What is Time-of-flight mass spectrometry (TOF MS)?

Time-of-flight mass spectrometry, commonly known as TOF MS, is a detection method for gas-phase ions that determines their mass-to-charge ratio (m/z) based on measuring how quickly they travel a known distance.

For the analysis of mixtures of relatively small organic molecules (boiling below about 550°C), TOF MS is commonly coupled with gas chromatography (GC), and this will be the focus of our discussion here.

How does TOF MS work?

In TOF mass spectrometers, analyte molecules are given a positive charge, and are accelerated by an electric field of known strength. Ions with the same charge will all end up with the same kinetic energy, but those with a larger mass will travel more slowly, and so will arrive at the detector later.

This travel time from the ion source to the detector is what is measured in TOF MS, and it means that ions across the entire m/z range can be monitored in one run.

The principle of operation of a TOF mass spectrometer (in this case SepSolve’s BenchTOF2). The path taken by the ions is shown by the dotted red line.  


How does TOF MS differ from quadrupole MS?

Conventional single-quadrupole mass spectrometers work by scanning through the mass range, meaning that only ions with a specific mass-to-charge ratio will reach the detector at any one point in time; all other ions are discarded.

In contrast, TOF instruments simultaneously analyse all ions, making them far less wasteful of the sample, and so inherently more sensitive.

Another benefit is that, because they generate full-range spectra, they allow identification of targets and unknowns in the same run, which also makes retrospective analysis of data possible.

The sensitivity of quadrupoles can be boosted by using selected ion monitoring (SIM), but in this mode only target compounds can be monitored, meaning that full characterisation of the sample is not possible in a single run, and retrospective searching of data is impossible.

Time-of-flight MS provides highly-sensitive detection of targets and non-targets in a single run



What’s the difference between orthogonal and axial acceleration?

In TOF MS instruments, two main methods are used to extract the ions from the ion source:

  • Orthogonal acceleration ejects the ions at 90° to their ultimate flight path, using a continuous ion source and an ion repeller with a relatively small field (1–30 V) to eject ions from the source.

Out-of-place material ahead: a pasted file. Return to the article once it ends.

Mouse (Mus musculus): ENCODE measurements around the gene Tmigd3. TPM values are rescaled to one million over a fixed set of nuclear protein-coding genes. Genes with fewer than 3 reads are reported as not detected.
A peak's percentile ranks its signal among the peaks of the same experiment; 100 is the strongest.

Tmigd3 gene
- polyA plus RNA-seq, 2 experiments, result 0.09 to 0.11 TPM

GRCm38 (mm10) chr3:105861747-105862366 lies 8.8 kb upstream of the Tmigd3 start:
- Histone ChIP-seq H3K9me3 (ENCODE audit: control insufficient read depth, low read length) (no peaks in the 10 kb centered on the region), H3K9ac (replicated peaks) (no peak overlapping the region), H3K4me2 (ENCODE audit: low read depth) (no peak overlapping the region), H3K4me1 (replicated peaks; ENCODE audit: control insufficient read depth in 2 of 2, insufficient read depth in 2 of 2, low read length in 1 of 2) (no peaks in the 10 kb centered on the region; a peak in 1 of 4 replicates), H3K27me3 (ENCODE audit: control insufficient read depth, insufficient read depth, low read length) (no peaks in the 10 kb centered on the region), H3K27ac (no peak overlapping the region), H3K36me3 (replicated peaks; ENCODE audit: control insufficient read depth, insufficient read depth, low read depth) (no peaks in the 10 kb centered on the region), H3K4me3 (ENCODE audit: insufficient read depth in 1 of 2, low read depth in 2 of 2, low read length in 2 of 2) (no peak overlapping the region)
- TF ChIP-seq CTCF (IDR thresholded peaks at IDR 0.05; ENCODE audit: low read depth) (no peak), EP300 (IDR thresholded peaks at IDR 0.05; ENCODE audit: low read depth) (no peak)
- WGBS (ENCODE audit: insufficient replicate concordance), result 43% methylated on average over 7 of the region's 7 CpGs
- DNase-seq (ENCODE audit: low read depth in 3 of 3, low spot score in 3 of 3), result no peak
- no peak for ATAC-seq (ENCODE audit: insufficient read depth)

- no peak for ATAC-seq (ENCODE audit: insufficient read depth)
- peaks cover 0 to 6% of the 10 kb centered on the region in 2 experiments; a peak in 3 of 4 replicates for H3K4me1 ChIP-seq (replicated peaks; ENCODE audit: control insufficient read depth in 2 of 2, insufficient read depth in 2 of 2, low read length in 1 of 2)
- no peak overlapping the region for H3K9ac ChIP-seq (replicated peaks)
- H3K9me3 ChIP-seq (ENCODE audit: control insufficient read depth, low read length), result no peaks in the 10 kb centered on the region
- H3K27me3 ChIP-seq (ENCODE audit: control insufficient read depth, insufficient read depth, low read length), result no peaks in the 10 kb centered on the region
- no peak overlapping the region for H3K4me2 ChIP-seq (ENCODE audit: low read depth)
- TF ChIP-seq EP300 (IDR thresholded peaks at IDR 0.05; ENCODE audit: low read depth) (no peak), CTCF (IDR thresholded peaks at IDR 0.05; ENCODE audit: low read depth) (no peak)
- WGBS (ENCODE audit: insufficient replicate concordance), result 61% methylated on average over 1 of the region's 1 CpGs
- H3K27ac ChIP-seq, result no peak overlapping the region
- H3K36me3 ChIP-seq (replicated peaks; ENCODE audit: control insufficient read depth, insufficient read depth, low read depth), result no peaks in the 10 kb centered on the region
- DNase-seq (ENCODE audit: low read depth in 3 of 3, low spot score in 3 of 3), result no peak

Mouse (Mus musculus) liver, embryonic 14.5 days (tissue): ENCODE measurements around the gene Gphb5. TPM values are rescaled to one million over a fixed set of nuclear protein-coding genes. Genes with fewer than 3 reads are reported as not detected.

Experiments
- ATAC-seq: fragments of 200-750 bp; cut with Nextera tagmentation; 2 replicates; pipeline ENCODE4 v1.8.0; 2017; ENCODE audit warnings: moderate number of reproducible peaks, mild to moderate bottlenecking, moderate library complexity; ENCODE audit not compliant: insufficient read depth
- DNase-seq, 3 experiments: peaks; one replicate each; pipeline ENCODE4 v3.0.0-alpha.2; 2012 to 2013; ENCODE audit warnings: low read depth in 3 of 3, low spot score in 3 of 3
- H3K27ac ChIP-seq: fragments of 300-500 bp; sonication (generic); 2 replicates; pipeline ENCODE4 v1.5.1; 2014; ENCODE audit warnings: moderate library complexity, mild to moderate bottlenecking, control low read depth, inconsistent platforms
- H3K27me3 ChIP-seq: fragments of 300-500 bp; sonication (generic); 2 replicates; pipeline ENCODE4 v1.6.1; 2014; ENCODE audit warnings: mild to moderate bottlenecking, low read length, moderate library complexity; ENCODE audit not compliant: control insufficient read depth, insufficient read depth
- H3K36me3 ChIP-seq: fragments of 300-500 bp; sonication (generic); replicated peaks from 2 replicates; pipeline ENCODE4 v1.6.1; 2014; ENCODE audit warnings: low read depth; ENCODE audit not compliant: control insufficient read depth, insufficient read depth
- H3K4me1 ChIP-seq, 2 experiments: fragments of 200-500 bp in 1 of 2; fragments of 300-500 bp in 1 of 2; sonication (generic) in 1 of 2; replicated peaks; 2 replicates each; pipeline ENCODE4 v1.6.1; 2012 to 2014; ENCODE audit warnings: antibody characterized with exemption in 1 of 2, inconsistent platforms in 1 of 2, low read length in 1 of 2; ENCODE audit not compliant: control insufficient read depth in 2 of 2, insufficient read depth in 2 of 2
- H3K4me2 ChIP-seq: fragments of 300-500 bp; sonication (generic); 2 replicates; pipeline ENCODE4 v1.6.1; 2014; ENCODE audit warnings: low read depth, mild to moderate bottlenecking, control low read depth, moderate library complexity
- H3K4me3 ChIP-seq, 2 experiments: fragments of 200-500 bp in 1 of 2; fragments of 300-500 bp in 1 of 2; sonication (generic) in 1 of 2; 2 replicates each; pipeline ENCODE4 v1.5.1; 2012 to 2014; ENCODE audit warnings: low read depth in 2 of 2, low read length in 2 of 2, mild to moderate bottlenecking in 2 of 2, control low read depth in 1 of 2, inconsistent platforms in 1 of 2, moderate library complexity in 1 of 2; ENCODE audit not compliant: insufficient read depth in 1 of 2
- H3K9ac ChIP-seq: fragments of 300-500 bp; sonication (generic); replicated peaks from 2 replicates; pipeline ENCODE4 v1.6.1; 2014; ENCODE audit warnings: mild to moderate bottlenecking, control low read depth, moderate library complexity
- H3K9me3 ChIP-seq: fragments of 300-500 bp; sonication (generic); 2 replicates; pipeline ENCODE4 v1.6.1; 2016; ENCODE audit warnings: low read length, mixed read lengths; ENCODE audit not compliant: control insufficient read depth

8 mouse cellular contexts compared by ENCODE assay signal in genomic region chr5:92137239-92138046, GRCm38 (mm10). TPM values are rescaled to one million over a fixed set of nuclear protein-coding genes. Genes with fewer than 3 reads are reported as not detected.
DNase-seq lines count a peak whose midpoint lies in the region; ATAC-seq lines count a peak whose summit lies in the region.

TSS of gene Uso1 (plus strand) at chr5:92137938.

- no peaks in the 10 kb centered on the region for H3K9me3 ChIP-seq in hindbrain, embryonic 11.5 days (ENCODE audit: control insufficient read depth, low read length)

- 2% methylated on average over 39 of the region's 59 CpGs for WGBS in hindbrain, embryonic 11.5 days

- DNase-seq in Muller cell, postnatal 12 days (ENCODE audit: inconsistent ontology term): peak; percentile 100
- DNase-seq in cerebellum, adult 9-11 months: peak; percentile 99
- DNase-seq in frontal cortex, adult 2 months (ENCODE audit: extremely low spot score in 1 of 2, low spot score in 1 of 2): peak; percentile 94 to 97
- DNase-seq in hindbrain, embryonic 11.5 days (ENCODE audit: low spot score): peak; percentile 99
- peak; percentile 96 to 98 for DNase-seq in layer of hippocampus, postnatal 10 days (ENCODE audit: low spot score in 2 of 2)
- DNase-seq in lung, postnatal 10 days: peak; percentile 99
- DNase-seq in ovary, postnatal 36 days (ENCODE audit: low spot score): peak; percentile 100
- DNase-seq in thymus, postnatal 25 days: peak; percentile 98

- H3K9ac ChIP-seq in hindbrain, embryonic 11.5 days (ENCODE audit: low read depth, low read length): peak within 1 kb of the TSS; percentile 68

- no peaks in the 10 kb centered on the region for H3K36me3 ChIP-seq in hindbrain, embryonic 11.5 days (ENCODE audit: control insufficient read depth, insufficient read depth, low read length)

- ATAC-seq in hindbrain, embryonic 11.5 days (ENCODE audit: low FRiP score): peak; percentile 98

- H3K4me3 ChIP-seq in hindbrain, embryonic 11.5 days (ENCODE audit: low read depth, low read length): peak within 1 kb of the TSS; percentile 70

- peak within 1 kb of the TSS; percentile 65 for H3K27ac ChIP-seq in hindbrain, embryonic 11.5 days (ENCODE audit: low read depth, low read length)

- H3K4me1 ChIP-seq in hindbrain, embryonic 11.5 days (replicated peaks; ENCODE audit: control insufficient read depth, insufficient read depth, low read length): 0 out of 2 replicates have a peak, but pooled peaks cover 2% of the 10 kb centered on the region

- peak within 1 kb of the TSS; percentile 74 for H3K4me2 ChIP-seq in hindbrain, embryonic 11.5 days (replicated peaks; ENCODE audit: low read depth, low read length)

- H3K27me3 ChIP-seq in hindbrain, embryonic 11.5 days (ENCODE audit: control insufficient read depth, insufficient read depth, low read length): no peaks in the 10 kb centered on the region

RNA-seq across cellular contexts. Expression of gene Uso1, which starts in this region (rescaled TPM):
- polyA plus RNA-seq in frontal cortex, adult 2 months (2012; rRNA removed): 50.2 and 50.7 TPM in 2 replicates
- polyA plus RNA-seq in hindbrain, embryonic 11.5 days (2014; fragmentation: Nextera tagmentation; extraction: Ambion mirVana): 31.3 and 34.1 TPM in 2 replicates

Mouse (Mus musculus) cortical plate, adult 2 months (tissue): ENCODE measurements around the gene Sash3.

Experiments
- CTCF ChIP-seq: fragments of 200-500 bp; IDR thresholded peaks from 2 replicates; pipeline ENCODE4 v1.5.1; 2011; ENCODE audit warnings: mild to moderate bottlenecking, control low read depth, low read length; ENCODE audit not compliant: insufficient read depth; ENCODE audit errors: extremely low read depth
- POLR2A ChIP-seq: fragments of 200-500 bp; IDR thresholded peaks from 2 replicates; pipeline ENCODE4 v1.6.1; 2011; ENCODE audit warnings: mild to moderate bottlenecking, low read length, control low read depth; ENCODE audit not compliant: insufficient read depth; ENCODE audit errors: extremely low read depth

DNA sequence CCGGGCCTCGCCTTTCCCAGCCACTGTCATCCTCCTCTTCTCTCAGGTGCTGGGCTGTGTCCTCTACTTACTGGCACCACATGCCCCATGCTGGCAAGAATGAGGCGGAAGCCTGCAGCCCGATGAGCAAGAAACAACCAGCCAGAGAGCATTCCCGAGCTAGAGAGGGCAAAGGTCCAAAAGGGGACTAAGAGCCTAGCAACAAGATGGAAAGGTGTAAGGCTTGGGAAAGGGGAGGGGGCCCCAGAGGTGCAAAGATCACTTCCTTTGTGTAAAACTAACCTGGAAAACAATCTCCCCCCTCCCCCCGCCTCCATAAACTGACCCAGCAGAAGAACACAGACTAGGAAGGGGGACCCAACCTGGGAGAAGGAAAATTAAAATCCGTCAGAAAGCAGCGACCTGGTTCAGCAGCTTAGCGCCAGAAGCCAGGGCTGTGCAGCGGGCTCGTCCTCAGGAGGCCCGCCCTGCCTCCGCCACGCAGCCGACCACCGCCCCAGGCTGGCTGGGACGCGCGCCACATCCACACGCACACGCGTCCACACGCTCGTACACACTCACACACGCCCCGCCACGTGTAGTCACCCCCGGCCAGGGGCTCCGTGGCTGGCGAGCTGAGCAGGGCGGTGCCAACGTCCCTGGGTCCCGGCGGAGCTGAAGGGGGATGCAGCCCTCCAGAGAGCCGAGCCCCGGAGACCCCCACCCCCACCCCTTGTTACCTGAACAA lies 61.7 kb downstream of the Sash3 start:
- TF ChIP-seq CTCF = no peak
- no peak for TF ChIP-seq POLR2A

• Axial (or direct) acceleration, as employed in the BenchTOF2 system, maximises sensitivity by extracting packets of ions from the ion source in-line with the flight path using a more powerful pulsed electric field (typically greater than 300 V).

Orthogonal acceleration is still used in many TOF MS instruments, but axial acceleration (as employed in BenchTOF2) offers better long-term stability, greatly reducing the need for source maintenance, and so minimising downtime.

Can you use soft ionisation methods with TOF MS?

In short, yes.

The majority of TOF MS systems used with GC employ 70 eV electron ionisation (EI), in which the accelerating voltage is set at 70 V. This so-called ‘hard’ ionisation is favoured because at this voltage, the energy transfer from the electrons to most organic molecules is at a maximum, and varies little with electron energy.

This results in good sensitivity and consistent mass spectra. However, at 70 eV, some molecules undergo extensive fragmentation, making the signal from the molecular ion very weak, and making it difficult to separate some ions from the background.

In addition, many isomers (such as terpenes and branched hydrocarbons) have very similar spectra at 70 eV, making it impossible to identify them confidently.



This pair of EI spectra acquired on BenchTOF2 show the extensive fragmentation of caryophyllene that occurs at 70 eV, and how this is resolved using soft ionisation at 12 eV – which thanks to the ion optics used, is achieved while maintaining sensitivity at acceptable levels.


To resolve these problems, soft ionisation at lower voltages can be used. Unfortunately, low-energy EI was historically unworkable because of the large drop in sensitivity caused by electron clustering around the filament. The other alternative, chemical ionisation (CI), requires a different ion source configuration, additional source pressurisation, and the use of reagent gases, making it very time-consuming to implement. Fortunately, these problems have now been circumvented by the availability of ion optics that initially use a high potential difference to accelerate the electrons away from the filament, but then reduce their energy before they arrive in the ion chamber.

For more information on how this works, read our Technical note: Tandem Ionisation® – Revolutionary soft ionisation to enhance confidence in identification.

What are the applications of TOF MS?

The ability of TOF MS to allow target and non-target analyses on a single platform makes it a perfect detector to expand the scope of any GC application that would otherwise be carried out using a quadrupole instrument. In addition, the speed of TOF MS means that it can also be applied where fast GC run times are needed, making it ideal for GC×GC, as well as regular GC.

Applications of TOF MS include:

  • Environmental

  • Metabolomics

  • Food

  • Fragrances

  • Petrochemical

  • Odours and emissions



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